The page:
The Thin Brown Line

Sorry, but it is about race. The New Orleans neighborhoods in which black people live were always more likely to be flooded; those who “refused” to leave town were the ones who had no cars or money to get out; those doing the looting were – originally – those told to gather in spots like the Convention Center but left with no food or water; people used to depending on authorities for direction and care begged for someone to show up with a bullhorn and tell them what to do; those doing the shooting are mostly drug addicts in the insantiy of withdrawal, for whom rehab has been replaced by a prison industry.

What most whites don’t want to admit is that their distress at watching the CNN footage is twofold. Sure, we’re all upset at seeing people treated like animals, dying in the streets, getting raped, and being ignored by those with the power to do something. (“Why don’t rich people just use their private planes and copters to drop food and water?” my wife asks.)

But the greater torment is the fear of how quickly civil society can descend into utter chaos. It’s Thomas Jefferson time, again, and America once again feels it has, in its black population, “a wolf by the ears.” Listen to the ranting of right-wing radio for a couple of minutes, and you’ll hear what I mean. Blaming the victims for their stupidity; graphic descriptions of what one black person will do to another, or to those offering to help. How could “these people” shoot at helicopters trying to bring aid?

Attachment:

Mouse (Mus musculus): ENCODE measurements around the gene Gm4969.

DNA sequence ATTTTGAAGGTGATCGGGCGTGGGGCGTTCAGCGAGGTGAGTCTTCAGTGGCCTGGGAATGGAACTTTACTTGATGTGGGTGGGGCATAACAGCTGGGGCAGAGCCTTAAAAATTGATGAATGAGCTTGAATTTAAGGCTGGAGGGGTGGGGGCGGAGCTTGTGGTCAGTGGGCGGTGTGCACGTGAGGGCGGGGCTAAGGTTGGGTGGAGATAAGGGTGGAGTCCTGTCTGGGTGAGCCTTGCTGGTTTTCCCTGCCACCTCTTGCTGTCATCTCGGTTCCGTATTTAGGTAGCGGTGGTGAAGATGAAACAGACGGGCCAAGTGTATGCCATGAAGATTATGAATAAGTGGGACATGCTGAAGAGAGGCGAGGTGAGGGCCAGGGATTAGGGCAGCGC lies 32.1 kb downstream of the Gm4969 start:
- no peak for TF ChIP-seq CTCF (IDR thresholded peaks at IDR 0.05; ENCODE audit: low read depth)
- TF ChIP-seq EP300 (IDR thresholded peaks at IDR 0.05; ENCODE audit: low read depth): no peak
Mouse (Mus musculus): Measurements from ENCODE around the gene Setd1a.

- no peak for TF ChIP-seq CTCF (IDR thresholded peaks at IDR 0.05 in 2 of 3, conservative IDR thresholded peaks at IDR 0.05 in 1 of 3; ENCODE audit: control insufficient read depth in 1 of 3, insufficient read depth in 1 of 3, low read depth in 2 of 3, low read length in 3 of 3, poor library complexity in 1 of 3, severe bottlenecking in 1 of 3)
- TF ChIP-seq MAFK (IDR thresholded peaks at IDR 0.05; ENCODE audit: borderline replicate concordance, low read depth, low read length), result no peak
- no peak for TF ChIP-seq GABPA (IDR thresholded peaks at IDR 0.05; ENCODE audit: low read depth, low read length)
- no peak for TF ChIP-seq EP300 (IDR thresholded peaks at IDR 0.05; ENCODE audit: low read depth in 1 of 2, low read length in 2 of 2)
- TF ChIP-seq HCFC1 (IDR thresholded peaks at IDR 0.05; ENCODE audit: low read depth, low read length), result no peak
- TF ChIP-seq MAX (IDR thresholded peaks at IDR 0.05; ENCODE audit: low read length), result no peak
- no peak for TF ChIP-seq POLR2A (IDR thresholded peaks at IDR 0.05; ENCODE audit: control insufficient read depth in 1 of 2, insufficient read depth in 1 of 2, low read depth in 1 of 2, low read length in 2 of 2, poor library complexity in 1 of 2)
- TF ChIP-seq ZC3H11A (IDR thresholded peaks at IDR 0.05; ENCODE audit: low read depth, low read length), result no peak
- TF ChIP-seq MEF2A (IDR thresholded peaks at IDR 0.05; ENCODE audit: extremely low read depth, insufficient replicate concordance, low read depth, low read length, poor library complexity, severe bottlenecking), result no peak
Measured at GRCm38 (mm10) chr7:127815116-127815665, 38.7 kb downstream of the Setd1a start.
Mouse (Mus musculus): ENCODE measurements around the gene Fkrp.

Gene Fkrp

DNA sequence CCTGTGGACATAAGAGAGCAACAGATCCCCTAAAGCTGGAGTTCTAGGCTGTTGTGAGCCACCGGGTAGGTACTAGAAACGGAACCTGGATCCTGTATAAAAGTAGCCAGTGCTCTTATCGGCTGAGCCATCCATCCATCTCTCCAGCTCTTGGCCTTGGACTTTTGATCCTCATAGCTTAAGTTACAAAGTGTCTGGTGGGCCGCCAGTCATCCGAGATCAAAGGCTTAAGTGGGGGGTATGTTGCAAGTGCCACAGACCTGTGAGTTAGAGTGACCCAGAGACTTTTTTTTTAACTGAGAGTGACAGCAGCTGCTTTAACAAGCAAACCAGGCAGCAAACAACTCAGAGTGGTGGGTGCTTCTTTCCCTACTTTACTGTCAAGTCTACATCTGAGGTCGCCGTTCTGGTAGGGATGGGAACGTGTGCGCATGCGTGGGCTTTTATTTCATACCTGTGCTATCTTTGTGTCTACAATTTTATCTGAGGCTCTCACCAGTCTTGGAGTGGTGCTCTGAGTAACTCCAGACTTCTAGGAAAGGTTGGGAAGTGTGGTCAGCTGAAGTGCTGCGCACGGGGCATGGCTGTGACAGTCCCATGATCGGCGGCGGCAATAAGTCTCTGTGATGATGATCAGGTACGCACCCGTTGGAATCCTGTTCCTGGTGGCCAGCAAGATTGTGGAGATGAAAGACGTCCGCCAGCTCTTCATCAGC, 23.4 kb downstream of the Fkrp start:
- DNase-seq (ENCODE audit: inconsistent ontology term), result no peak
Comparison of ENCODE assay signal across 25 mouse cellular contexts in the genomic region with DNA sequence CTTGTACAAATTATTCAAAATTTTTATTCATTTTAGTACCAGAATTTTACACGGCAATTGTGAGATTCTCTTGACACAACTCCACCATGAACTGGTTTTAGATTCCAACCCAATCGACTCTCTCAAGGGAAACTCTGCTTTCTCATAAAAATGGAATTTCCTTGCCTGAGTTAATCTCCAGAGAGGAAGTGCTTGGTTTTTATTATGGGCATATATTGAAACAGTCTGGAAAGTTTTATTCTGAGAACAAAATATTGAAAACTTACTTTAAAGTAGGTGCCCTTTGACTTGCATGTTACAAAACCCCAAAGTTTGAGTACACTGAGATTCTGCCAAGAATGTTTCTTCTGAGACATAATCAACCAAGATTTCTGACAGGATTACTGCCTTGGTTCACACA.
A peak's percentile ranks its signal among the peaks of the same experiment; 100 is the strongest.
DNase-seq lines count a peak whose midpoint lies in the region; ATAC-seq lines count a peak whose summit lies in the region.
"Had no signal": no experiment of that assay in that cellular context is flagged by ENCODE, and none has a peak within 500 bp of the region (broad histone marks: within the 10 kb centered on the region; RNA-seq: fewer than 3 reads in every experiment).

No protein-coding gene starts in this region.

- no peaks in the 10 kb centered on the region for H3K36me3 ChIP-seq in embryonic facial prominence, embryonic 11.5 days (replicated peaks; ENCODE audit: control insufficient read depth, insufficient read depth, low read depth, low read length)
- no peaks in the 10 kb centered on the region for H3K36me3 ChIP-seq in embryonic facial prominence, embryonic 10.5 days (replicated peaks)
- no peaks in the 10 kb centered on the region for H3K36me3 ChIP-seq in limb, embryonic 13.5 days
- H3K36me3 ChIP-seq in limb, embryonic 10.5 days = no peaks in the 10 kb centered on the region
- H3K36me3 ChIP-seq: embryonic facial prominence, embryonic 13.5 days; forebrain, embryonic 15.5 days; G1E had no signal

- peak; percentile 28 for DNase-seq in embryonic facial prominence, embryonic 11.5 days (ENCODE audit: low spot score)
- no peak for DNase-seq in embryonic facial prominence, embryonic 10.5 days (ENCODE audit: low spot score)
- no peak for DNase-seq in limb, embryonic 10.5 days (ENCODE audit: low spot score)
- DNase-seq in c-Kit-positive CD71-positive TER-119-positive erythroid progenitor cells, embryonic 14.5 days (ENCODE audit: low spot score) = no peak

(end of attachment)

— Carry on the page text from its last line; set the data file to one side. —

(Take any swim safety class and the first thing they’ll teach you is that to rescue a drowning person, you have to immobilize the victim. Instinctually, the panicked drowning person will try to push you down under the water. And this is true of black and white drowning victims, alike.)

What those who are afraid of civil society breaking down don’t realize is that civil society has already broken down! This is not a civil society we live in, but a profiteering, every-man-for-himself, oligarchy. The democratic process is broken if not rigged; the largest-ever redistribution of wealth from the poor to the rich occurred over the last six years under the guise of economic stimulus; fear and disinformation were used to put the poorest of Americans onto a battlefield under false pretenses; those who seek to engage the current administration in meaningful dialogue are terminated.

It is in the midst of a crisis that you learn the most about someone or something. During the blackout of a couple of years ago, all of us New Yorkers learned which merchants were really parts of the community, and which ones simply shuttered their doors in the face of human need.

We’re learning a lot about our government, and ourselves, this week. Those black faces seem just a little bit closer to home when they’re in Louisiana than when they’re in Darfur. Should they? Maybe not. But they should remind us of just how real the inequity and opportunity divide in this country really are, and how readily so many of us are to blame those being flooded and starved for our crimes against them.

The reinstatement of civil society in the United States will be a long, slow climb. We will probably see its beginnings in our lifetime. Civil society will emerge not because we fear what will happen without it, but because we long for the opportunity to live together within it.

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